Common names: Most of the common names are indicative of origin or some description of the plant itself.
The word fern comes to us from the Anglo-Saxon word fepern meaning a ‘feather’.
- Bloom time: Not applicable
- Height: 8” to 48”
- Sun needed: Part shade to shade
- Bloom color: Insignificant
- Planting space: 12” to 18” apart
- Soil preferred: Rich, woodland soils high in organic matter and even moisture
- Propagation method: Division, spores
Known as Maidenhair Fern, this plant grows 18” to 24”. Delicate fronds with black stems and rock-solid hardiness make this an excellent mid-garden plant for the shade garden. The fronds turn a golden color in the fall after frost. It is an excellent plant.
Known as Dragon’s Tail Fern or Scott’s Spleenwort, this plant has shiny triangular fronds and is only 12” tall. It is often sold for shady rock gardens or for the front of the shady border. It forms a small compact plant. It is marginally hardy in my zone-4 garden.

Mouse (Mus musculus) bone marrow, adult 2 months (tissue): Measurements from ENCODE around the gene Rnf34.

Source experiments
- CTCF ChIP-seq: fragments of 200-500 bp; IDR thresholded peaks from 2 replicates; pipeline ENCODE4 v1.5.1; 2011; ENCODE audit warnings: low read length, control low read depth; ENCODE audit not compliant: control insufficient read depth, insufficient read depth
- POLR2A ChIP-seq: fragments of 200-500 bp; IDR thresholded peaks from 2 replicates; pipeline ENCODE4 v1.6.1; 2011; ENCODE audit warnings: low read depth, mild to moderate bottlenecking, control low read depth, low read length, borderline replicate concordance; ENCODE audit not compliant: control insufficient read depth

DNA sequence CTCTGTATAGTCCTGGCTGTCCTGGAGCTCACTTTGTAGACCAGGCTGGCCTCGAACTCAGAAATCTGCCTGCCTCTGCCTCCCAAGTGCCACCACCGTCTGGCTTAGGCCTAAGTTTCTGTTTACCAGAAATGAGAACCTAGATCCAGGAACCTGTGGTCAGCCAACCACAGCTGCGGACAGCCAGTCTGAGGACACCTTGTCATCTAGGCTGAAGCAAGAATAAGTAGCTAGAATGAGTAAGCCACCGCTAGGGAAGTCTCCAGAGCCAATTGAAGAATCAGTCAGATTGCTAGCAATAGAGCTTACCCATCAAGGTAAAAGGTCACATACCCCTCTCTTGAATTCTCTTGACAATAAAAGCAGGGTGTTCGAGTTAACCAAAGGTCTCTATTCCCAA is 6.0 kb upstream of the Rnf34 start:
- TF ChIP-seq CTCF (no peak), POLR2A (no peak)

Known as Lady Fern, this is a 18” to 24” tall plant with lacy, bright-green foliage. It makes a dense clump. I’ve grown this species in the sunshine but found that it requires constantly damp soil to survive. It’s best in the shade.
Athyrium niponicum ‘Pictum’
Known as Japanese Painted Fern, the fronds of this plant are a metallic green with red tones. This is a very popular fern and extremely easy to grow. It grows 12” to 18” tall. I note that the more sunlight you give this fern, the less intense the coloring becomes.
‘Silver Falls’ each leaf of this plant has a heavily silvered coloring that increases as the plant ages. It has red veins on the leaves.
Known as Toothed Wood Fern, this 24” to 36” tall fern is one of the easiest to grow. Its bright-green fronds lighten up shady gardens well. It simply loves wet spots in the shade and is perfect for naturalizing.
Dryopteris x complexa
‘Robusta’ (Robust Male Fern) is a vigorous grower reaching 36” tall. The fronds are lacy and arch well giving a typical “fern look” to this plant.